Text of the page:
Steve Jobs at 44


    Steve Jobs

    Differences and Similarities Between Apple and Pixar
    Apple turns out many products--a dozen a year; if you count all the minor ones, probably a hundred. Pixar is striving to turn out one a year. But the converse of that is that Pixar's products will still be used fifty years from now, whereas I don't think you'll be using any product Apple brings to market this year fifty years from now. Pixar is making art for the ages. Kids will be watching Toy Story in the future. And Apple is much more of a constant race to continually improve things and stay ahead of the competition.

    His Role At Pixar
    At Pixar my job is to help build the studio and recruit people and help create a situation where they can do the best work of their lives. And to some degree it's the same at Apple. But at Pixar, I don't direct the movies, whereas at Apple probably, if I had to pick a role out of a film production, I'd be the director. So it's a different job for me too, and I'm very conscious of that. My job at Pixar is to help manage the studio processes. But I don't say, "Well, I think we should have that character do that." I do give notes, just like other people do. There was one situation, for the first time, about three months ago, where I gave the best note. Which is really good, actually, because there were some very smart people there. But that will hardly ever happen.

    Getting Sarah Mcarthur to Pixar
    Ed [Catmull] is a genius for technology and John [Lassiter] is a genius for creative. Sarah McArthur runs all of production. We never had great production. I would always call Peter Schneider, who was then running Disney's feature animation unit, and say, "Can't you spare one of your second-tier producers to come and run production here, because we really need somebody." And they could never spare anybody. It's hard because there are so few people with experience in this area. But one day he called me up and said, "I can't believe I'm making this call, but I have the ultimate production leader for you." I said, "Really. Who's that?" He said, "Sarah McArthur, she's our VP of production for feature animation. She is the most senior production executive at the Walt Disney Company for animation." I said, "It's not April 1st, Peter." He said, "Well, she's going to leave us. She's going to move to Northern California for personal reasons, she has to, and I'd rather lose her to you than to anyone else." She is incredible. She was executive producer of "The Lion King." She's the best in the business. These movies are $100 million projects. We have a few going on at any given time. Most of the people at the studio actually work, in terms of chain of command, for Sarah. In terms of day-to-day trains running on time, it"s Sarah McArthur.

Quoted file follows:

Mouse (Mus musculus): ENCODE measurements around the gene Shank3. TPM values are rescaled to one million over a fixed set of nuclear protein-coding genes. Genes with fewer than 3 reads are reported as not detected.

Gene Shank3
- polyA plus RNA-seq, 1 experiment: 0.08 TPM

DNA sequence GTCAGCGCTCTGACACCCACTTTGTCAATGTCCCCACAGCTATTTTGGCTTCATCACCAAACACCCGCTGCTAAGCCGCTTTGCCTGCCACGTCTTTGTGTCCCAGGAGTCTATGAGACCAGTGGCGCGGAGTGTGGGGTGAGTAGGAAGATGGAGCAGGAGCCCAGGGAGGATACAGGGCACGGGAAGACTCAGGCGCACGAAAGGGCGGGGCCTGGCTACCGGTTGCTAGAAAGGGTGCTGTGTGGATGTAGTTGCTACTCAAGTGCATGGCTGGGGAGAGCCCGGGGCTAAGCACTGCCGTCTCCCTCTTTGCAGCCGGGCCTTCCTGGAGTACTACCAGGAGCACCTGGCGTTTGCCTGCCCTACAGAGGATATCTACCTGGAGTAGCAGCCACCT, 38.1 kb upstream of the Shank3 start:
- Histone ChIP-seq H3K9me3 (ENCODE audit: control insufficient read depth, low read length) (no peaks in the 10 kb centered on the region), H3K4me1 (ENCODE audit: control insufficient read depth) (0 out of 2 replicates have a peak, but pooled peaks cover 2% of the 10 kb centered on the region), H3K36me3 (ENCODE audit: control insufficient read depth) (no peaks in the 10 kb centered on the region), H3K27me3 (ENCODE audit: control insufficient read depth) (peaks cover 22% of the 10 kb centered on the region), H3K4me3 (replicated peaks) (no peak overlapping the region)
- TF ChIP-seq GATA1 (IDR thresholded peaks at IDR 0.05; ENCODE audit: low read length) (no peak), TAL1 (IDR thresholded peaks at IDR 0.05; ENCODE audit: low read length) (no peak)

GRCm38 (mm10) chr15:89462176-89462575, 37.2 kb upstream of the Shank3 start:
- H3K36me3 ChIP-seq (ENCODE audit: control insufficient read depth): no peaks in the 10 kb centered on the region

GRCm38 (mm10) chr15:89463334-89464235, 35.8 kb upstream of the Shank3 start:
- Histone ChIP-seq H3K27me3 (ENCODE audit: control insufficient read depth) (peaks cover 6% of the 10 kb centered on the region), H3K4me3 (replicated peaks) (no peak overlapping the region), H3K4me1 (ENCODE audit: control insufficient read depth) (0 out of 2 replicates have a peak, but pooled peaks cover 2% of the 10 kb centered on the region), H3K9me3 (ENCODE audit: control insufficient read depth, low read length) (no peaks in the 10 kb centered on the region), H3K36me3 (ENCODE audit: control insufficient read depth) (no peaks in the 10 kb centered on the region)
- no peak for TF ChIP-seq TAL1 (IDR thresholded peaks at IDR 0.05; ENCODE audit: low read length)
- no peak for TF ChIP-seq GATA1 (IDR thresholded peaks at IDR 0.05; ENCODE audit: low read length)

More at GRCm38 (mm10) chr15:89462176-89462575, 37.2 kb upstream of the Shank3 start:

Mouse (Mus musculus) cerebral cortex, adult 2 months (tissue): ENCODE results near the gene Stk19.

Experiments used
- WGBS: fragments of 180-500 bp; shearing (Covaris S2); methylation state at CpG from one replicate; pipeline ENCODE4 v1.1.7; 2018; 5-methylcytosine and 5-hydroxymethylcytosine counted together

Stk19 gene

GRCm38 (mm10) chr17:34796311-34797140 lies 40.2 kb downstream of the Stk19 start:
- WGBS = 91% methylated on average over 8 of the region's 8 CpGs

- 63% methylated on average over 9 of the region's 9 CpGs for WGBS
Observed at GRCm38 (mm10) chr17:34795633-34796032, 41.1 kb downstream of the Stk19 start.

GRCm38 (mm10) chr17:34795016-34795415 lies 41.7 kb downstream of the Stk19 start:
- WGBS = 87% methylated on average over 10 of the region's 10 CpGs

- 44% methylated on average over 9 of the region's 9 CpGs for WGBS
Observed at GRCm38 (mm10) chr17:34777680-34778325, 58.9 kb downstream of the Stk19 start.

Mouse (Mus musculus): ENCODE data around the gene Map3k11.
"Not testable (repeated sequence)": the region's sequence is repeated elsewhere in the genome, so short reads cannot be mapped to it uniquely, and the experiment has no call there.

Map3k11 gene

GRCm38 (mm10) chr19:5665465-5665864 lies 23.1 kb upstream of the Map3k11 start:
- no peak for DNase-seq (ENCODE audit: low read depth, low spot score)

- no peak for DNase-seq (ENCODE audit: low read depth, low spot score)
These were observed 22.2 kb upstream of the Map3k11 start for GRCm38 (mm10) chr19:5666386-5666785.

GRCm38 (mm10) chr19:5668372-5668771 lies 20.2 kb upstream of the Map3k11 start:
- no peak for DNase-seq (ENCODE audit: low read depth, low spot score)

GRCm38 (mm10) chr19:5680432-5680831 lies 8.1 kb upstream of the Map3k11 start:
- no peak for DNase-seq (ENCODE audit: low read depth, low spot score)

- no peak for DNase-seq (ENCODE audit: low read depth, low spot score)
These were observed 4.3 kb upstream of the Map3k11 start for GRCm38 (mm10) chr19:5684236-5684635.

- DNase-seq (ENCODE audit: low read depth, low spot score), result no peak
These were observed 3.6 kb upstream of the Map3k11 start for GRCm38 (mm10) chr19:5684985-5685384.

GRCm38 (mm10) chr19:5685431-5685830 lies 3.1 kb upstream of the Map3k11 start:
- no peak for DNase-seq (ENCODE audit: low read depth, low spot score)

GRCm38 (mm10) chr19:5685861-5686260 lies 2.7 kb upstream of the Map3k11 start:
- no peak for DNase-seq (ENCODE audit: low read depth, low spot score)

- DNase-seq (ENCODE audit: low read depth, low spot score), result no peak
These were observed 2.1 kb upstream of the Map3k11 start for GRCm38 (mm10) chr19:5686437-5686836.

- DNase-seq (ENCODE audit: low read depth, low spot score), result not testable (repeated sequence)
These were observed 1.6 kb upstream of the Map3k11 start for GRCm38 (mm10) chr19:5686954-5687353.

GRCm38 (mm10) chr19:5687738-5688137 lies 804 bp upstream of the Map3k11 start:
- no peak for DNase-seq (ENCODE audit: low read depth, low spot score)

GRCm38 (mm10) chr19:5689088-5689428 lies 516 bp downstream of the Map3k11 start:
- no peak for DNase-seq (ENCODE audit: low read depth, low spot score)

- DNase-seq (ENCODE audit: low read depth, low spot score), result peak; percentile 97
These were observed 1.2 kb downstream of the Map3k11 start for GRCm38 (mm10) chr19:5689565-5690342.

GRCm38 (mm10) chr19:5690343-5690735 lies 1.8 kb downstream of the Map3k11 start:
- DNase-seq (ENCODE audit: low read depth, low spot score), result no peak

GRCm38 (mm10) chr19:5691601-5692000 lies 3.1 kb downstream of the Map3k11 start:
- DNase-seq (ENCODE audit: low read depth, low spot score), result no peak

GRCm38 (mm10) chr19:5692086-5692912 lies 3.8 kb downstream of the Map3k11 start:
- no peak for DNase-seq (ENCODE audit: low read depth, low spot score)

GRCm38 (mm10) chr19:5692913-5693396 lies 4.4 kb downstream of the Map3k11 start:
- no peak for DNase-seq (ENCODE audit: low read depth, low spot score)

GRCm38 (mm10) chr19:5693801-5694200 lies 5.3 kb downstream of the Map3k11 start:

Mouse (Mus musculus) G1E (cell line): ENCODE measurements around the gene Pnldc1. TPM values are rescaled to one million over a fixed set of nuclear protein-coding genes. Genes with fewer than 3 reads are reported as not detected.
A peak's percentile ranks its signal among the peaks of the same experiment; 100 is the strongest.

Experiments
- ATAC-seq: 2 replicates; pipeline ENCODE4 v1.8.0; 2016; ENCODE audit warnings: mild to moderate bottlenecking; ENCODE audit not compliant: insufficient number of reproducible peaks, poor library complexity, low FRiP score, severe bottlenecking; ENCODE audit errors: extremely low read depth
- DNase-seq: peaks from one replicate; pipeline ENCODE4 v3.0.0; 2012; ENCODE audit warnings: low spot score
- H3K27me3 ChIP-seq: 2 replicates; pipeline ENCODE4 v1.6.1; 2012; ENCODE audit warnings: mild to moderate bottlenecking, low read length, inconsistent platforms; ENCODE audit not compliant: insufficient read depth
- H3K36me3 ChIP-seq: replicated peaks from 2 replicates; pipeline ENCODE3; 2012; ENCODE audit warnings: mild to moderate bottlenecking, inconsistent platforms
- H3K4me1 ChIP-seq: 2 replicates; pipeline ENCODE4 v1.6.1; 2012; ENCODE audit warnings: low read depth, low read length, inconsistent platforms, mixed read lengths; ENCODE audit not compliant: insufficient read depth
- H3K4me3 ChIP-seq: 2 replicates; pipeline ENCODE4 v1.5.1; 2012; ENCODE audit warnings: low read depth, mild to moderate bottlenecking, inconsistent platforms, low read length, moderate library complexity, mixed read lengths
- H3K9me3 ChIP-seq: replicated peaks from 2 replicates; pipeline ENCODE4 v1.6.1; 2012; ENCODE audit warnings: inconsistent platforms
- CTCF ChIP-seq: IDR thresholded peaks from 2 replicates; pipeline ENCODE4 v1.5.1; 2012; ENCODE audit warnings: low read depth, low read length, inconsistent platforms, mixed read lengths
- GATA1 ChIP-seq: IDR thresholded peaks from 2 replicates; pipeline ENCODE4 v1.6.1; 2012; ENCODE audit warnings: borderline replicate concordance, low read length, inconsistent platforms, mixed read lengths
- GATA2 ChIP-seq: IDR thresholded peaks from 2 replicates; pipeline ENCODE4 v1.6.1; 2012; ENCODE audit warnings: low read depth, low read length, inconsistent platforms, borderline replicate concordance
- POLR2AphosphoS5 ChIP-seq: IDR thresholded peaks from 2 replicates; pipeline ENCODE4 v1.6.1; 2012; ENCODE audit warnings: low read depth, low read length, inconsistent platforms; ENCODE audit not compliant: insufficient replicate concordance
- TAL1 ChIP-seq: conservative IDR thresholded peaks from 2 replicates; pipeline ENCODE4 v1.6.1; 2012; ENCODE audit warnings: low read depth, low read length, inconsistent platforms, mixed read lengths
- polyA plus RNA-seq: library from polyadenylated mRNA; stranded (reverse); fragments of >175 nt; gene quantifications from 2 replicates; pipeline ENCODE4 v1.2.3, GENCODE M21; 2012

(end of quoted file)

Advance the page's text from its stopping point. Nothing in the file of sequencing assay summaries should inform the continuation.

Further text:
Apple's Product Lines
    There were 15 product lines when I got here. It was incredible. You couldn"t figure out what to buy. I started asking around, and nobody could explain it to me. This year we updated the PowerBook, in May, the iBook in July, the G4, replacing the G3, in August at Seybold, and now the iMacs in October. I added up the time: in 148 days, we"ve completely changed every product. [He laughs.] We"ve been working too hard.

    Apple's Vertical Integration
    Apple is really a serious player in this stuff now. When we first got here two years ago, Apple was being bombarded by criticism that it was the last vertically integrated PC company, and management should break it up. Our competitors--the Gateways, Dells and Compaqs--they"re really distribution companies. They take technology from Microsoft and Intel, package it up in the Far East and ship it out. And what determines whether they're successful or not is their distribution model and their logistical efficiency. They don't engineer anything. The innovation in that business has really slowed down dramatically, or even come to a halt. You get incremental innovation: the disk drive gets bigger for the same price. But what's really changed? Nothing. Nothing in scope--what's it going to do for you? Apple's the only company left in this industry that designs the whole widget. Hardware, software, developer relations, marketing. It turns out that that, in my opinion, is Apple's greatest strategic advantage. We didn't have a plan, so it looked like this was a tremendous deficit. But with a plan, it's Apple's core strategic advantage, if you believe that there's still room for innovation in this industry, which I do, because Apple can innovate faster than anyone else.

    I'll give you an example: when we shipped the iMac, we decided to go to this new IO scheme called USB. Right after we shipped it I got a call from a very senior executive at Intel. He said, "You know who invented USB, don't you?" I said, "No, who?" He said, "Intel. Five years ago. And we've been trying to get the PC industry to use it for five years, and in literally 30 days you have jumped so far ahead of us it's unbelievable. It was like trying to herd cats."

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